You can take this one or leave it, as it would take quite some verifying but it’s interesting, all the same. Here’s a small selection:
Used to mean: To utter suddenly and passionately, to exclaim
The unintended double entendres in this sentence of Jane Eyre could make anyone snicker: “The sleepers were all aroused: ejaculations, terrified murmurs sounded in every room; door after door unclosed; one looked out and another looked out; the gallery filled.” Still, the old-school and modern definitions are pretty synonymous.
Used to mean: 10,000
Before people were debating whether “myriad” is a noun or adjective (it’s both), Greek mathematicians gave it the numeral M and were extremely specific about what it meant. Think a myriad is a lot to count? Try the myriad myriad (MM) or 100 million, the largest number in ancient Greece.
Used to mean: Meek, obedient
Hmmm… Not how we’d describe Beyoncé.
Used to mean: A low-life
In Middle English, “brothel” described the kind of person who’d cheat, steal, and … possibly frequent a bordello.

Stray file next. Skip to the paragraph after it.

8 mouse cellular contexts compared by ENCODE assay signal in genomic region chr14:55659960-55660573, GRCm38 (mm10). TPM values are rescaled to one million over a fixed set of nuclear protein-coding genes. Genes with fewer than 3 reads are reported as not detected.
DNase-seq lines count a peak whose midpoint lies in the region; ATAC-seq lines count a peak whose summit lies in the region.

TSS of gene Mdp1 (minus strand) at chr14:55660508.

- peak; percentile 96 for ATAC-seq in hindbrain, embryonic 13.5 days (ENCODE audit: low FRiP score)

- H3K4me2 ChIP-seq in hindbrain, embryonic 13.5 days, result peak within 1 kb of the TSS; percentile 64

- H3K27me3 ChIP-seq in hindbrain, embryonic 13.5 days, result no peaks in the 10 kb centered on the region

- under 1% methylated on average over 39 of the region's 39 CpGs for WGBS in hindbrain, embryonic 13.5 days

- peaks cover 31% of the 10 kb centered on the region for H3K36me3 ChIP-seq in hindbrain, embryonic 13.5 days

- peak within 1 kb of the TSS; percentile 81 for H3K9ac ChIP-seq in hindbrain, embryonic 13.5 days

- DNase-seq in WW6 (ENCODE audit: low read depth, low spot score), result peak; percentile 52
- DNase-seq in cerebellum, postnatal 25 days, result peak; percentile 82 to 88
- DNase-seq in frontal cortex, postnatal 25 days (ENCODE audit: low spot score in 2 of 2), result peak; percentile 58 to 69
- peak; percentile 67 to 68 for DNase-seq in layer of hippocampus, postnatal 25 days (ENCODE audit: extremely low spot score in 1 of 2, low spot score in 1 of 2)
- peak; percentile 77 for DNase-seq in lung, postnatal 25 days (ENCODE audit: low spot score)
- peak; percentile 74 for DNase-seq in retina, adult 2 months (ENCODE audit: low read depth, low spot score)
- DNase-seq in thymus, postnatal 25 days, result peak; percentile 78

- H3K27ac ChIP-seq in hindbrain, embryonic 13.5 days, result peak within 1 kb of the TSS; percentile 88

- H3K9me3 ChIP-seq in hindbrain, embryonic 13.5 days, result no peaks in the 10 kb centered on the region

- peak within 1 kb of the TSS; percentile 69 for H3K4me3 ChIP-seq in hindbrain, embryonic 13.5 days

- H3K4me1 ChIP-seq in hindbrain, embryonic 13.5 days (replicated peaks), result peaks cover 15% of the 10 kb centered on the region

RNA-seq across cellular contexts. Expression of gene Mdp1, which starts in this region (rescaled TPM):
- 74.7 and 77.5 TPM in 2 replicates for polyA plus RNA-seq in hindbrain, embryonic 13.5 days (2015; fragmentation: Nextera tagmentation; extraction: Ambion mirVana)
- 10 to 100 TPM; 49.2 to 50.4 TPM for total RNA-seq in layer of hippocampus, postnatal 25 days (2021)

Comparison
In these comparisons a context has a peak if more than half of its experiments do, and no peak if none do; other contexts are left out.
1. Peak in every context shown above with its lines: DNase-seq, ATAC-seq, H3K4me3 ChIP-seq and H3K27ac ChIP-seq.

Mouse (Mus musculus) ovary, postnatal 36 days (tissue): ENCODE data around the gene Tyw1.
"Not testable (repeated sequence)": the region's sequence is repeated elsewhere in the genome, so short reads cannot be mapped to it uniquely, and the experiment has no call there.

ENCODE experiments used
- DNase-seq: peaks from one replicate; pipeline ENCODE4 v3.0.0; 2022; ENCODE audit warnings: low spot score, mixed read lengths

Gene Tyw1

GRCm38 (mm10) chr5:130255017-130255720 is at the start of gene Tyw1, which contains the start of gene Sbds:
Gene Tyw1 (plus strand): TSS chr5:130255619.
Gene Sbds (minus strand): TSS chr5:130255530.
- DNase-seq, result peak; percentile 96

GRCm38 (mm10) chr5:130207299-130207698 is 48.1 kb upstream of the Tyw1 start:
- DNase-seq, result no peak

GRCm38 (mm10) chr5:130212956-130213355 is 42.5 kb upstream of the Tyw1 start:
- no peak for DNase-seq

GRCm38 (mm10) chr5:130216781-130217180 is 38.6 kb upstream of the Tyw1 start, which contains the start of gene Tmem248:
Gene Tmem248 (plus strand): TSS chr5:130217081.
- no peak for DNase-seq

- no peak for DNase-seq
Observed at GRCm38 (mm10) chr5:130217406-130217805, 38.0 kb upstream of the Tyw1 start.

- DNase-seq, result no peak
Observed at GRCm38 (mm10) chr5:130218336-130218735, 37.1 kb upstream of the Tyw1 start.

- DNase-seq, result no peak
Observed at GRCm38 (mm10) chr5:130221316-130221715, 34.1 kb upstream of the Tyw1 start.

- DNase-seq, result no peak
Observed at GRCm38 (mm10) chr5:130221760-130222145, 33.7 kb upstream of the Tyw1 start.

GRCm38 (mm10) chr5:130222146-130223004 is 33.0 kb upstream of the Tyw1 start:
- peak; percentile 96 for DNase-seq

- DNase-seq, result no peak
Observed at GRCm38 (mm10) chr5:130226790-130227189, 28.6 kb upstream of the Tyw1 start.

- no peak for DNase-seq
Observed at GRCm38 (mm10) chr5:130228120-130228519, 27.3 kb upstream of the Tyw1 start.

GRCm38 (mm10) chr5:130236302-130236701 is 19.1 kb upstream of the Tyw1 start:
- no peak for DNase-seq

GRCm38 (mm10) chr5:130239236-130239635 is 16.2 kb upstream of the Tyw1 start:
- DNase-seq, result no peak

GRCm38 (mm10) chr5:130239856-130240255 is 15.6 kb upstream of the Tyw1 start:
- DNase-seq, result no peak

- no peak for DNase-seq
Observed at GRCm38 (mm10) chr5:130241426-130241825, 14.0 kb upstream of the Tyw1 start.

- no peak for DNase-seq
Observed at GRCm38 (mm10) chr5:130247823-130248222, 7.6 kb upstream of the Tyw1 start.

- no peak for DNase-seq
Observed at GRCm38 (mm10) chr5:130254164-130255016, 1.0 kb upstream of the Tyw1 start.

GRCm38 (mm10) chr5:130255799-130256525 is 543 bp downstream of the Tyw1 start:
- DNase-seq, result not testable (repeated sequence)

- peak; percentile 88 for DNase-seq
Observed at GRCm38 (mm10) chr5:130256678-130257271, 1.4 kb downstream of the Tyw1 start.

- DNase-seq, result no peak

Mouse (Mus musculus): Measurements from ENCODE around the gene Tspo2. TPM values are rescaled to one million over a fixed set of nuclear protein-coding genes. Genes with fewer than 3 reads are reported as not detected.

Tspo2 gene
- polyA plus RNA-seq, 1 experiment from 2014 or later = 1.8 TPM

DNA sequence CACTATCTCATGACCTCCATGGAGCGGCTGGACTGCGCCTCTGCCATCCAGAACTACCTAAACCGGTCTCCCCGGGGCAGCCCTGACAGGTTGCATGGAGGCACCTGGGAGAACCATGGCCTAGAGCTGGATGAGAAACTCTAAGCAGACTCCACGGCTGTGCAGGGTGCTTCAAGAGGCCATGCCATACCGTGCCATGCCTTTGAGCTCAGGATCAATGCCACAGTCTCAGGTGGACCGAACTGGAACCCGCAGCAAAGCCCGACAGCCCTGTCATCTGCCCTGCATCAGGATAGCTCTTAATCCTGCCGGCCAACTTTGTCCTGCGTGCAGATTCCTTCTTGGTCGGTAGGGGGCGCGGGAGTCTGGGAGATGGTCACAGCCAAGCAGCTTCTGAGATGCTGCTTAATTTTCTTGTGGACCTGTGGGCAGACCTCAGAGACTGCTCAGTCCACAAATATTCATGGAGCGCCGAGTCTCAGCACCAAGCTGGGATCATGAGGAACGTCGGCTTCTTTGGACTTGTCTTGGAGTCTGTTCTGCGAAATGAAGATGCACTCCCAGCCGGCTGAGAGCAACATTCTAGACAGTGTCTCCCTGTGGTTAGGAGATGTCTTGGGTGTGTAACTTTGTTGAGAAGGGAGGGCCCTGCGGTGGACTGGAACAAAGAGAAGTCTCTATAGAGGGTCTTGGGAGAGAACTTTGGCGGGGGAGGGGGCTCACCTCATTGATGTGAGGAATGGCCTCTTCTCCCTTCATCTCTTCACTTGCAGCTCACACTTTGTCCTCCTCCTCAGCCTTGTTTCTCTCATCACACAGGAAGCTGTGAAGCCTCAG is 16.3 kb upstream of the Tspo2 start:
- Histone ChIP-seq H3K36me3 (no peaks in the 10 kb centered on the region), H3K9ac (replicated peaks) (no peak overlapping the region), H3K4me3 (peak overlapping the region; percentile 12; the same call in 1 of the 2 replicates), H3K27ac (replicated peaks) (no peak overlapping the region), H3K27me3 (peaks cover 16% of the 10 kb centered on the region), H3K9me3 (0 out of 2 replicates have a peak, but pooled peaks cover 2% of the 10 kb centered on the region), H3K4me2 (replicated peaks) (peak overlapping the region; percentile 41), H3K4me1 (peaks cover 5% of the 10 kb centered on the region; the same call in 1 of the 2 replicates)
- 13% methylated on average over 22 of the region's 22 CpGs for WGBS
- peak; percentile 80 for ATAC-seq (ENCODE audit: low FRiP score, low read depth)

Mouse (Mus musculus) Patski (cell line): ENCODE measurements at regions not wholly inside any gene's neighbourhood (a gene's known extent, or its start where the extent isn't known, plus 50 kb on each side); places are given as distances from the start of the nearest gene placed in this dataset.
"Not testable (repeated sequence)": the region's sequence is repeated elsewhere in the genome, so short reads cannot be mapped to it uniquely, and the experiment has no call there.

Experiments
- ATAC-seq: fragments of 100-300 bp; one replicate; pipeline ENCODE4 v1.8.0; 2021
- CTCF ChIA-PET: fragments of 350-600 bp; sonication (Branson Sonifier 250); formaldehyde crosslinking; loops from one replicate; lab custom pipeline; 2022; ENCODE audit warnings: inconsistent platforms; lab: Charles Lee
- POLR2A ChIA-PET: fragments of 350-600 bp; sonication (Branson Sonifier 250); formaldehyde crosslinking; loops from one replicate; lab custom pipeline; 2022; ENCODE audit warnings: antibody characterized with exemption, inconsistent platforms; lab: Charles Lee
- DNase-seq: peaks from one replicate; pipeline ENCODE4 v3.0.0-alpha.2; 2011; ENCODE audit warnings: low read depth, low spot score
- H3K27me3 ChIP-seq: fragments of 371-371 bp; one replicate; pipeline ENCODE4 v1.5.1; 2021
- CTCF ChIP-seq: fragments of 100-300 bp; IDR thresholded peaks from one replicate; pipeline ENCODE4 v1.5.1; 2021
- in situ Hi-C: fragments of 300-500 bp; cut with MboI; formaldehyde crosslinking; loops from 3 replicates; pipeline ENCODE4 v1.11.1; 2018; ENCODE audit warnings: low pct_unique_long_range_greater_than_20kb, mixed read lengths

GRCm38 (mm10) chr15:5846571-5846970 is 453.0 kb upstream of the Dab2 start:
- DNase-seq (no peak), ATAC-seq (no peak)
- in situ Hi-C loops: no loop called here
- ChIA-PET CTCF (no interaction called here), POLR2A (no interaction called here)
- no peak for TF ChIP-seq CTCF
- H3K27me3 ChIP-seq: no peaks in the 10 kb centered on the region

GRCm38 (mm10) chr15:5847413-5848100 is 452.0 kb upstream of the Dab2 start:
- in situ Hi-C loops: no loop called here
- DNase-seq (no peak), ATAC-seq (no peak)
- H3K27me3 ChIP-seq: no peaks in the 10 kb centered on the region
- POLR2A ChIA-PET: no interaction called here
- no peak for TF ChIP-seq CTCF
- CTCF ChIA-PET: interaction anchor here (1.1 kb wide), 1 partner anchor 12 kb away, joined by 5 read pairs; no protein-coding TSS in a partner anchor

Used to mean: A divinely conferred gift or power
In the past, people with charisma could really work a room, restoring sight to the blind and other such miracles. Today, believers in Charismatic Christianity still believe in signs, prophecy, and divine healing. The root of it all: the Greek word kharis, for “god-given favor.”
Used to mean: Superb, wonderful
When Theodore Roosevelt referred to the presidency as a bully pulpit, he wasn’t talking about name-calling, harassment, or beating anyone with a big stick. He was praising the social change he might shape in office. Bully for him!